That stuff never got to Thomas, though he had clearly gotten to the Canucks. That was just one of the many ways in which Thomas helped bring the Cup to Boston.
ATTENTION TO DETAIL, BUT KEEPING IT SIMPLE
The book on goaltenders is that it’s hard to tell what’s going through their heads. By reputation, they’re space-cases.
When Thomas is on the ice and he isn’t dealing with an onslaught of shots, he’s picking up every bit of information and organizing it in whatever way he can to be advantageous. He pays attention to the color of tape players use. He pays attention to lefties vs. righties. He tracks the curves of players’ sticks.
Last season, Maple Leafs forward Phil Kessel went out for warmups with one color tape, and when the game started, he was using the other color.
"He switches," Thomas said. "Some guys switch tape colors during periods. I just notice it right away. It’s not just the tape color. It’s the shape of their blade. You can tell players by the shape of their blade, where they stop the tape on their stick. Some of them tape the whole blade, and some of them stop."
Do players mix things up to try to throw Thomas off? If so, he’s quick enough to catch it.
"I’ve never had anyone switch up on me and cause a problem," he said with a laugh.
The attention to detail isn’t specific to Thomas, and unlike a Curt Schilling-type, he doesn’t have the advantage of writing down everything he sees every few minutes. Instead, Thomas relies on a collection of mental notes stored from over the years to have him prepared for whatever may be thrown his way.
"I’m sure there are other ways and I’m sure goalies have other systems," Thomas said. "I know I had heard that Marty Brodeur did quite a bit of scouting on shooters back in the day, even going to video. I’ve never gone that far, although when I am watching the NHL Network, if I see something and it clicks, I’ll be like, ‘Oh,’ and I’ll remember that. But I’m not going out of my way to study and look for it. I’m taking the information that’s right in front of my face and trying to make sense of it."
RETHINKING RETIREMENT PLANS?
Before training camp opened last season, well before anyone knew just how good Thomas would be, the goaltender said that he imagined he would retire at the end of his current deal, which as it stands is set to expire after the 2012-13 season.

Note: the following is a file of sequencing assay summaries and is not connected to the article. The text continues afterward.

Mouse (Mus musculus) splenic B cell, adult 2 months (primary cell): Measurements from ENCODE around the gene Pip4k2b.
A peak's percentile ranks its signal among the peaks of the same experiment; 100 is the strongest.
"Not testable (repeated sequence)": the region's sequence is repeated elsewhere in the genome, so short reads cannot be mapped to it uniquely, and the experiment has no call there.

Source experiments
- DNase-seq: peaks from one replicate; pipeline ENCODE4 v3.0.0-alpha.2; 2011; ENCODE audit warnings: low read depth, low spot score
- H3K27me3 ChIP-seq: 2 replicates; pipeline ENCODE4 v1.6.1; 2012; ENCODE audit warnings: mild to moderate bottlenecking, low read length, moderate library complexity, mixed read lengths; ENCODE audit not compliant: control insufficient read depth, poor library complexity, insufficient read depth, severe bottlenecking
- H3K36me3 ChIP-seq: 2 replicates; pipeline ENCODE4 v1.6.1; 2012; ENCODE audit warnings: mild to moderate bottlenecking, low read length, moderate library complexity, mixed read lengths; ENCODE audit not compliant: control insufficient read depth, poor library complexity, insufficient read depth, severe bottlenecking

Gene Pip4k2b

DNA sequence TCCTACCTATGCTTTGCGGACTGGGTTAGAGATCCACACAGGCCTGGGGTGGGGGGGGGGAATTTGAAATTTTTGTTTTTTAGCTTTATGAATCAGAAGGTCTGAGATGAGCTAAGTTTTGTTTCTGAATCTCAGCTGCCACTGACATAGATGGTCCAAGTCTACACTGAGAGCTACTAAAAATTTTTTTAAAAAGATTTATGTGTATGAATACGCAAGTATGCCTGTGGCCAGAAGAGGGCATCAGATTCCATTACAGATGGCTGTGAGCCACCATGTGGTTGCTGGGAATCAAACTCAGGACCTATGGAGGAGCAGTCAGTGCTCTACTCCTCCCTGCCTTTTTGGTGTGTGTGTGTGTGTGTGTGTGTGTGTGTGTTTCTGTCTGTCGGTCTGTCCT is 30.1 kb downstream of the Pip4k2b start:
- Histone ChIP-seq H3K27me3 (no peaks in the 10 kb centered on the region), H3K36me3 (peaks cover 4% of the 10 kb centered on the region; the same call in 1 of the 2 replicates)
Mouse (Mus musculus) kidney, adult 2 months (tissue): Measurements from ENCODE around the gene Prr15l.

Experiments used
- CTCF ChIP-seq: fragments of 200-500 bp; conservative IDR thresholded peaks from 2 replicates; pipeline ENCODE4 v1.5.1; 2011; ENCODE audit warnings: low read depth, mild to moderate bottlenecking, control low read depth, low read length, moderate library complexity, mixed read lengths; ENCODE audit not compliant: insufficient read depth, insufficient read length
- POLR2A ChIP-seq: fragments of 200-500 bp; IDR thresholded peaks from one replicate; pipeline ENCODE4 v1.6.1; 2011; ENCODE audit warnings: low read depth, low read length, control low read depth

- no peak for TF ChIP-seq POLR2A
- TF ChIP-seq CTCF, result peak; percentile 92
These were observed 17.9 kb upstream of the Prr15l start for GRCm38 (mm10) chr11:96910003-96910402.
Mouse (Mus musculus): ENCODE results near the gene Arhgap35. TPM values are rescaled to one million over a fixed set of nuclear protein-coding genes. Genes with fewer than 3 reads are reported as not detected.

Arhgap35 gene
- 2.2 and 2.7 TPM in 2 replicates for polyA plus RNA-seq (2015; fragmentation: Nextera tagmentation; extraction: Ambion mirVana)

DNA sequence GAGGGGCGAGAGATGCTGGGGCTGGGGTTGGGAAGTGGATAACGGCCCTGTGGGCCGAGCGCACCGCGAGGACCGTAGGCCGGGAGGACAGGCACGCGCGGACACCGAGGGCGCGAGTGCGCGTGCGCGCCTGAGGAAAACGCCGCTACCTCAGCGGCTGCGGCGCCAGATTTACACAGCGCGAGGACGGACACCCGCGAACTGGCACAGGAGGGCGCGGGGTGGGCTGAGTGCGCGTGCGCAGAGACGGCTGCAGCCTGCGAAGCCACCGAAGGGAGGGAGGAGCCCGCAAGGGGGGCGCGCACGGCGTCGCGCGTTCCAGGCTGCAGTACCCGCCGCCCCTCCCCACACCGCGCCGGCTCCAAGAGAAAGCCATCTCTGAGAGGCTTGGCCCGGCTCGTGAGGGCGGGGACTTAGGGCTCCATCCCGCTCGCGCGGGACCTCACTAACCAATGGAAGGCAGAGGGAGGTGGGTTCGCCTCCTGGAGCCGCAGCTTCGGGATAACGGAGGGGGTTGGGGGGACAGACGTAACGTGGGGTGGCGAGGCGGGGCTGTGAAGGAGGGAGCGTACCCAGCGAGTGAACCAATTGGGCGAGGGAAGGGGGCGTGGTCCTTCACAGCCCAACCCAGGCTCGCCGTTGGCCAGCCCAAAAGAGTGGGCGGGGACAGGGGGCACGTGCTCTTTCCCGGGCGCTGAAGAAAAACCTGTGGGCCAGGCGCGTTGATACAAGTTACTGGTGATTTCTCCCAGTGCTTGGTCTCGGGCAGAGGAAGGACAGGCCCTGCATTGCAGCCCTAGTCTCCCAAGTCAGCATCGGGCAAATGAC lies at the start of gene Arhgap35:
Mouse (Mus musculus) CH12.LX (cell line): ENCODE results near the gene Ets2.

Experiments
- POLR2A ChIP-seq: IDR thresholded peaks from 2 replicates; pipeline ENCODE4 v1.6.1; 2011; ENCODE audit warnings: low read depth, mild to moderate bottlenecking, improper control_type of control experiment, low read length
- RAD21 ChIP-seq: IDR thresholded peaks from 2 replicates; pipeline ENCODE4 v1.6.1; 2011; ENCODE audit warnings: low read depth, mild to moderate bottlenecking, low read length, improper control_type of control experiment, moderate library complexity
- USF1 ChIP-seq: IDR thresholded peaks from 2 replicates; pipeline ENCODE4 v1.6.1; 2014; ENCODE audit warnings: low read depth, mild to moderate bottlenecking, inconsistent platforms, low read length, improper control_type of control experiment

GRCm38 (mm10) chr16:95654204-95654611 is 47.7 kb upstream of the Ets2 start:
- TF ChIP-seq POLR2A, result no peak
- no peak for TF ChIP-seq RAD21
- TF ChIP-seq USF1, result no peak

"If I had to speculate right now, I’d say odds are probably yeah,"Thomas said on Sept. 15, 2010. "It all depends. I just had a major hip surgery. If I’m fortunate the next three years and I don’t have any other injuries, it makes it easier to play another year or two. … If I happen to have injuries … it’s never easy if you want to be able to walk by the time you’re done."
One historic season later, Thomas may be rethinking his plans. Asked whether his plan was still to retire after next season, Thomas paused for exactly five seconds before offering the following:
"I don’t know. You know, I’m going to take it year by year," he said in a contemplative manner. "Just take it year by year. Obviously I’m able to play at a very high level right now. It’s just going to be a matter of what I feel like is the best decision for me and my family when that decision time comes."
Year-to-year beginning when? Will Thomas, who has now won two Vezinas, the Stanley Cup and the Conn Smythe, consider it this offseason?
"I mean, I haven’t thought that far ahead," Thomas said. "We’re still in the middle of the season. I think most of these things, you have more time to truly think of them in the offseason."
For now, Thomas doesn’t want to make a big deal of the future of his career, however long that may be. For now, he’s focused on doing what he can to maintain his elite level of play.
"You try to plan the future, but it only helps to a certain extent," he said. "There’s usually so many circumstances that get in the way of your plans before your plans come to fruition. You’re almost better off not planning too far ahead."
Thomas will be 38 years old at the end of the season, and given the way his contract was drawn up, will have made $17 million of the four-year, $20 million pact. Whether he plays this deal out, signs another contract or walks away from that remaining $3 million remains to be seen. But there’s no denying he’s been worth the money.
ACCEPTING HIS PLACE IN HISTORY
Thomas knows the game well, and he knows its history well. He knew what Hasek’s save percentage record was last year until he went out and broke it. He read Ken Dryden’s book when he was in college.
Recently, Thomas has had to handle the fact that he is now among the historically great netminders, and one of the few truly elite of the last 20-plus years. Since the criteria for the Vezina was changed to being awarded to the goaltender “adjudged to be the best at his position,” Thomas is one of five players to win the award multiple times. The other four? Hasek (who won it six times), Brodeur (four) Patrick Roy (three) and Ed Belfour (two).